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United States Department of State / Foreign relations of the United States diplomatic papers, 1937. The British Commonwealth, Europe, Near East and Africa

Germany,   pp. 319-405 PDF (32.6 MB)

Page 331

slowly to include other products) could be discussed and carried on.
But it was chiefly essential to maintain governmental contact so that
when the position of Germany did resolve itself, more comprehensive
matters could be gone into, and a treaty negotiated that would really
restore trade on a large scale.
  It was with this in mind that he hoped to make a trip to the United
States in the fall months of 1937, not basically to negotiate, but rather
to keep acquainted with American officials and American conditions.
He added that he hoped by this time to have reached some agreement
with the Reich Nutrition authorities so that a beginning would have
been made toward a program for the import into Germany of fruits
and pork products.
  In this connection it may be of interest to note that Reichsbank
Direktor Dr. Blessing, holding a position in the Government analo-
gous to that of Reichsbank Direktor Brinkmann, recently informed
Vice Consul Fox that his views on the trade situation between the two
countries were substantially still those which he privately outlined in
a former conversation with Mr. Darlington 24 of the State Department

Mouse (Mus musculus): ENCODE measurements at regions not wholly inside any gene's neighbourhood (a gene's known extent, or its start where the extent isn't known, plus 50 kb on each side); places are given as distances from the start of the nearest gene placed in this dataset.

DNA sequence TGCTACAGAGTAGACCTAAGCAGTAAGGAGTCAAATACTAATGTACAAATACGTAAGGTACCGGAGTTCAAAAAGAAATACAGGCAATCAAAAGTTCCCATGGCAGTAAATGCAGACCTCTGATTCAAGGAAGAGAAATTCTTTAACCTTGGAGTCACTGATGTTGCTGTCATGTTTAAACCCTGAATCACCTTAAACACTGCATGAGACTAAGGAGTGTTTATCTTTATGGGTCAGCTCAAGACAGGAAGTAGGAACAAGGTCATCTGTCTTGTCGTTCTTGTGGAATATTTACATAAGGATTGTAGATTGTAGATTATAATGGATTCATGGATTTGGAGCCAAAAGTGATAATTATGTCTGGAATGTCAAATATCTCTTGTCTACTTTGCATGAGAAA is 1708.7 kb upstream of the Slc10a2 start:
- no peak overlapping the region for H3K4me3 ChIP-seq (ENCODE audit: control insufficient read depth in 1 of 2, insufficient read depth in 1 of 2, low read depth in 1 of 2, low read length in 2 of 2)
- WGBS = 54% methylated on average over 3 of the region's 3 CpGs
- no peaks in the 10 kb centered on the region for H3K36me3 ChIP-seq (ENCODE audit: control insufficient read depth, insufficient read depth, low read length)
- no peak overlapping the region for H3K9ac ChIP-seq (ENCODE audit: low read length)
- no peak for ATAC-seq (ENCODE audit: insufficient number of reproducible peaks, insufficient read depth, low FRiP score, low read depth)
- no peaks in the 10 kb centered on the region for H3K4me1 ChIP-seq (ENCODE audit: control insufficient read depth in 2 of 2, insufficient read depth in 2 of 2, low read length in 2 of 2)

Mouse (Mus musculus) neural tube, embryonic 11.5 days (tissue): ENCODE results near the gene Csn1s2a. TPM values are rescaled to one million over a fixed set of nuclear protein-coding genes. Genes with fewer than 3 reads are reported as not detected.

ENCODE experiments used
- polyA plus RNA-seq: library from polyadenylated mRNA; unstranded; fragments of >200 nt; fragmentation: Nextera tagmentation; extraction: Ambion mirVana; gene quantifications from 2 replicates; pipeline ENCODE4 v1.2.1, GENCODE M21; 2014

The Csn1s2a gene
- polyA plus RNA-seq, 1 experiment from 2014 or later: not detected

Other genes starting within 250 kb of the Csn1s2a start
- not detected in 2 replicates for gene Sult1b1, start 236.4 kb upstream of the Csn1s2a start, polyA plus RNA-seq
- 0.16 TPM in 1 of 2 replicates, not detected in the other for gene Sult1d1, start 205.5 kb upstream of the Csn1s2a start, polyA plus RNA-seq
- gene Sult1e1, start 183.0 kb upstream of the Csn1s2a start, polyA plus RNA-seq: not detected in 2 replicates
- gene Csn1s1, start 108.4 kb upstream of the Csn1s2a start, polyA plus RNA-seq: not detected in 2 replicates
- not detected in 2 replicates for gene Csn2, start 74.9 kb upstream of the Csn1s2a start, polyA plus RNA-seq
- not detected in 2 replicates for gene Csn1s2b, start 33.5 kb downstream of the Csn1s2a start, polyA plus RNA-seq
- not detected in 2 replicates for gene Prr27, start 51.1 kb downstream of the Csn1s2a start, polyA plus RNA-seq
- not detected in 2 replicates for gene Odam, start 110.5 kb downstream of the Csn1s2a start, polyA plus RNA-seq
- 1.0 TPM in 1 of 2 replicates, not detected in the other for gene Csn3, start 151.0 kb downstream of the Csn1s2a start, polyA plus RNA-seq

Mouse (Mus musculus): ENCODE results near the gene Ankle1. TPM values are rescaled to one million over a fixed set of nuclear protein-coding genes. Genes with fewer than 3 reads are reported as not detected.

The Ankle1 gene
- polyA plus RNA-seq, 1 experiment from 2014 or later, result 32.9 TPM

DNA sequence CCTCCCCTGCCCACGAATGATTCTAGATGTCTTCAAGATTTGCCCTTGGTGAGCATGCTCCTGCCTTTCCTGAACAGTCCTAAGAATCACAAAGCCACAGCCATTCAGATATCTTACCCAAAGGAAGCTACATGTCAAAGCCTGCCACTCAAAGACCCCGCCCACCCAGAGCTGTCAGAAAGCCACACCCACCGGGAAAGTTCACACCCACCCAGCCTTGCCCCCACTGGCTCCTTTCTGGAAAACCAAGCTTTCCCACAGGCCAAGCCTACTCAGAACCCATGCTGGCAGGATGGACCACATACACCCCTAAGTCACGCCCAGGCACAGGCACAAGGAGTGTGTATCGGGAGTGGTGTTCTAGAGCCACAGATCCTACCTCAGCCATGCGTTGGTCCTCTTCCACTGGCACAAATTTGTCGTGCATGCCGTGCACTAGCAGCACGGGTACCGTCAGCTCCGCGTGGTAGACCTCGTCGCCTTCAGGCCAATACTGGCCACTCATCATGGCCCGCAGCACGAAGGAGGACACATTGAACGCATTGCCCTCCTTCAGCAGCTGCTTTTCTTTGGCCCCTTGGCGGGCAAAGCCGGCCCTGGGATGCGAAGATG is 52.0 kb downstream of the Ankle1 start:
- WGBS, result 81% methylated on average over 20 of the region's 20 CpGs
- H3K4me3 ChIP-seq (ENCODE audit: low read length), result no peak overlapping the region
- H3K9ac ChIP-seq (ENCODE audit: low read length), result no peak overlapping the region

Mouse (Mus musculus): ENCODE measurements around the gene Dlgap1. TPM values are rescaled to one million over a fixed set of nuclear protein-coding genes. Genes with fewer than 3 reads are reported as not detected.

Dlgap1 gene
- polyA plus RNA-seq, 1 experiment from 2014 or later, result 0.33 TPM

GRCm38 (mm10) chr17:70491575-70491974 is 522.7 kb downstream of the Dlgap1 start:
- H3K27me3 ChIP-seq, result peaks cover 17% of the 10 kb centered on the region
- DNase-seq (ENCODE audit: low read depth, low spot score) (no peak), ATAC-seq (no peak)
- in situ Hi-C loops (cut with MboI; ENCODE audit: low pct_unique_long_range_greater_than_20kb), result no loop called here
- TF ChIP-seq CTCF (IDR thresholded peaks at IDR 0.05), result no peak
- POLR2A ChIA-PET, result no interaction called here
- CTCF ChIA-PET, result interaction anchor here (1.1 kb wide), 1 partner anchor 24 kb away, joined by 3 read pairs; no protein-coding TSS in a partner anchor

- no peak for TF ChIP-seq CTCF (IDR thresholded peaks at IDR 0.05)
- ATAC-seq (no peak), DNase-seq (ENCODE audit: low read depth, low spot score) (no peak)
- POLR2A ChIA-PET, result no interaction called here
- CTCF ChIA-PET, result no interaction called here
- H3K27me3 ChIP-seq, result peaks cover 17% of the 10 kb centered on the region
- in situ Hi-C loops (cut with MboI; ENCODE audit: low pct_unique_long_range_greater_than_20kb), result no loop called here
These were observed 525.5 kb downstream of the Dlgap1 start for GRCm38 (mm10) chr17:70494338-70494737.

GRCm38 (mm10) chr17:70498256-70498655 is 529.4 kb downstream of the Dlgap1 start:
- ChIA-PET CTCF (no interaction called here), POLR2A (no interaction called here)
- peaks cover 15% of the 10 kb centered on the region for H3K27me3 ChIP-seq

on the latter's last trip to Berlin, and that he would be ready at all
times to accept a treaty on the basis informally discussed at that time.
This is interesting in view of Herr Brinkmann's statement regarding
the ability of the government of the Reich to enter into a fair and
worthwhile treaty that would restore trade, from a long range point
of view.
  Very respectfully yours,                      DOUGLAS JENKINS
              Memoradum by the Secretary of State
                                     [WASHINGTON,] May 13, 1937.
  Dr. Luther called to say goodbye. Nothing new was discussed ex-
cept a sort of general resume of economic conditions. The Ambassa-
dor did, two or three times, inquire whether I fully realized the ear-
nestness of the desire of the German Government to cooperate in
support of an economic program such as ours. His qualification was
that we did not have enough conditions attached to our favored-nation
policy of equal treatment. My reply was that if we had announced
a wide and flexible list of exceptions and qualifications before other
important countries had shown a real disposition to move steadily
and consistently away from the policy of discriminations and toward
the objective of equality of treatment, we would have simply discred-
ited the favored-nation policy.
                                               C[omRFE] H[uuz]
 24 Charles F. Darlington, Jr., economic analyst In the Division of Trade

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